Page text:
Chatty16 January 2017
This might sound a little odd. Quite a lot of my prose is indeed odd to the uninitiated, but this is a post about communication, specifically integrations. I know I’m not the first to write about this but I’m on a bit of a journey right now.
You’ll probably have visited web sites integrating a chat thing into their pages. Often it’s an intrusive popup asking cheerfully if you’d like help with something anything. The only time I ever used one I was deeply unimpressed with the abilities of the person at the opposite end of the chat. It seemed to be a copy and paste session, the likes of which is these days run by ‘bots. To be honest I much prefer reading FAQs, and if my query is sufficiently complex I prefer email to a web form.
Today I installed a tiny code snippet on my GitHub Pages site. It creates an anchored button which links to a chat room I created at the GitHub.com-related third-party service, Gitter. The service offers public and private chat rooms, and logins are required, via either GitHub or Twitter. Logins make sense.
I honestly don’t expect my use of it will amount to much, and thus fully anticipate removing the code if no-one really uses it. But why?
I blog at GitHub Pages, to a blog I adapted from a prebuilt solution, composing posts on my phone in Markdown before staging, committing and pushing the post to my repository. Other people may call this ‘publishing.’
I then copy the raw Markdown and paste into a new blog post at 10Centuries.org. Being a not particularly cumbersome workflow it works well for me.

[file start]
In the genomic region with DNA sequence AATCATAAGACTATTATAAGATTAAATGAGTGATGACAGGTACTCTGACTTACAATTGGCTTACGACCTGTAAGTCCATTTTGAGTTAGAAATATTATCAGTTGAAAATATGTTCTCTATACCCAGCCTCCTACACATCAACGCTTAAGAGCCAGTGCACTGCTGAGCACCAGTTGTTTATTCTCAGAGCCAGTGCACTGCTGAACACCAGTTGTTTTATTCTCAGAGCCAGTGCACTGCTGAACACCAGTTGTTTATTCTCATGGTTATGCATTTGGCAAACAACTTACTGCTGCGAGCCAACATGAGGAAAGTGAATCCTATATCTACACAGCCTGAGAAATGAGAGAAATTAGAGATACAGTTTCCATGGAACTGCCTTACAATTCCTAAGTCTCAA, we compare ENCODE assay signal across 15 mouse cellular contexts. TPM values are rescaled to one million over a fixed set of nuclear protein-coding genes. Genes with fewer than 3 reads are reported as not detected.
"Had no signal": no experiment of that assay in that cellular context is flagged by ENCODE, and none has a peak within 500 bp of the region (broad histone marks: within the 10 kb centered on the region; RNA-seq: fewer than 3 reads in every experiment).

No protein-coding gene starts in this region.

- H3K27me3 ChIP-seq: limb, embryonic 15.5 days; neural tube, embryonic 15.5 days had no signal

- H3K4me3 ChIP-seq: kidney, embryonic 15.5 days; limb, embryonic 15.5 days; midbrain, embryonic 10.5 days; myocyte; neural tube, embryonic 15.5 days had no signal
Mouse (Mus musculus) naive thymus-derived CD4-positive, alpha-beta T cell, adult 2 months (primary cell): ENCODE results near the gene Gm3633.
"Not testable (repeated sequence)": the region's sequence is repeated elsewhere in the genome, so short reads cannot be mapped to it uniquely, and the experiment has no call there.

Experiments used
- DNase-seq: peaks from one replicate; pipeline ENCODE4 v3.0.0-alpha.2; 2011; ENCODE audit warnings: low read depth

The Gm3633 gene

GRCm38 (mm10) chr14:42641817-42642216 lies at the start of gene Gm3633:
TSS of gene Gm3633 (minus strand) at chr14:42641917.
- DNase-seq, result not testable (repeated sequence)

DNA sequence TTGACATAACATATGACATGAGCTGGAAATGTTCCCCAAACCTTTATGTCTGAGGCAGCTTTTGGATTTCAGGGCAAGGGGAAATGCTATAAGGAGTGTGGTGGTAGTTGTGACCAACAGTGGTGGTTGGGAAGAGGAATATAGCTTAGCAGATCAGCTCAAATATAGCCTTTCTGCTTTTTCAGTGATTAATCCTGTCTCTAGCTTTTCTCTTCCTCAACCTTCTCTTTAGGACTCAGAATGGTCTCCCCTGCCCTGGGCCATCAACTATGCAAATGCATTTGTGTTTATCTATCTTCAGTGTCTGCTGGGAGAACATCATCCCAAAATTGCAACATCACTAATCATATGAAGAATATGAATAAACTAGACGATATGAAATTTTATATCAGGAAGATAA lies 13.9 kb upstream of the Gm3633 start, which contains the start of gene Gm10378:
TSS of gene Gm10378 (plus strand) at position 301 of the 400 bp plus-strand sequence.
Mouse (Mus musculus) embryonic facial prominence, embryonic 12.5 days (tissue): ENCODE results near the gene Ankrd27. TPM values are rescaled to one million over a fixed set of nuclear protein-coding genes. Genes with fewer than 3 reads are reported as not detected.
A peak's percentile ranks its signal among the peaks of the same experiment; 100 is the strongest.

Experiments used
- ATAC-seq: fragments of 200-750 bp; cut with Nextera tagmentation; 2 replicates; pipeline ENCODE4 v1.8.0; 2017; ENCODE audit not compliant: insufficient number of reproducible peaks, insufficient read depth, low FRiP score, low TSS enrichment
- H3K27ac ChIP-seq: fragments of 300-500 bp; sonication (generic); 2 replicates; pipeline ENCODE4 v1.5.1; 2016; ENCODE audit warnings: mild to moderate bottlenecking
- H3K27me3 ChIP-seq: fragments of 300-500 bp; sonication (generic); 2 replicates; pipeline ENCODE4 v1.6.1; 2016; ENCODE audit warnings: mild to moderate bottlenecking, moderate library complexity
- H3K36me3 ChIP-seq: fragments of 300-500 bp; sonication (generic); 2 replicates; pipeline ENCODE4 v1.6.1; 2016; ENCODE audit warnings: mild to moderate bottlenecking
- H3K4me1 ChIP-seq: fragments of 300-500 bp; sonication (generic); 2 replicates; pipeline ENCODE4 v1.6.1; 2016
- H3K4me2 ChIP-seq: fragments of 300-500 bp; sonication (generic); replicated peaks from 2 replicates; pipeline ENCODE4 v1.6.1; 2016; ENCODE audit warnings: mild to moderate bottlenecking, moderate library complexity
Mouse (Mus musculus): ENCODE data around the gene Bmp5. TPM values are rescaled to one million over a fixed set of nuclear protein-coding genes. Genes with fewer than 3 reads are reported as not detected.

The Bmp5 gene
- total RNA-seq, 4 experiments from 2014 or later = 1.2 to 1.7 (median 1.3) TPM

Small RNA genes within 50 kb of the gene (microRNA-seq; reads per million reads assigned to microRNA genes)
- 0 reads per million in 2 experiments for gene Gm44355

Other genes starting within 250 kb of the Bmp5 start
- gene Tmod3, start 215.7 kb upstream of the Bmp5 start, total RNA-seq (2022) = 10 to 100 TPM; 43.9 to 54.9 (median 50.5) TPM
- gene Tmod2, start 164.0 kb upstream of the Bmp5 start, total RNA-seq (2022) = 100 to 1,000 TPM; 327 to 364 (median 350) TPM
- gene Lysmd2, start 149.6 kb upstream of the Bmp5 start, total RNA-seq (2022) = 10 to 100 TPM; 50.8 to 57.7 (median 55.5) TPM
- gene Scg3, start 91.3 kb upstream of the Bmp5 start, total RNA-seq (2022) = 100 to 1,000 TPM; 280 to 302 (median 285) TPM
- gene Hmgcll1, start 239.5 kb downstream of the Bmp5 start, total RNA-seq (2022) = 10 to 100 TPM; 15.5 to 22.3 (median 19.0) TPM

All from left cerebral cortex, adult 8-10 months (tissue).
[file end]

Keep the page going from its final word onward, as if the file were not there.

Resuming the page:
Now, notifications of posting go to 10Centuries chat, to Twitter and to Facebook, and I get occasional feedback at all three.
In a nutshell I see my social networking future at 10Centuries (10C.) It’s a peaceful haven away from the in-your-face occasional nastiness and immediacy that intrudes into Twitter and the insulated, walled garden of Facebook. There’s a web app (linked to above), and Android and iOS apps are being developed right now. Yes I know I’m being awkward here, but it is after all my prerogative!
Ok, back to the point. I’d love to be able to integrate a link to Cappuccino (10C chat) at both my GitHub Pages site and my 10C site but don’t have the skills (or, currently the vision) to implement it elegantly. So right now I’m making do with a thing that only nerds are likely to want to login to use.
I could, I suppose, create a link in the GitHub Pages site header to a page which links to 10C chat, and that might be enough.
But it won’t be. I’ve used message boxes which posted into either Disqus.com and, until recently, App.net (2 months away from closure.) I recall extremely limited use providing me with comments. It’s perfectly reasonable; Disqus is a comments-focused service and App.net is/was a limited-appeal network.
It’d be nice to have all my eggs in the one basket. But, when all is said and done, I do write for myself.
I am @bazbt3 on 10Centuries.org (Jason Irwin’s social/blogging/podcasting network.) If you want a change from the misery of the mainstream I have invite codes! Oh, I’m also on Twitter.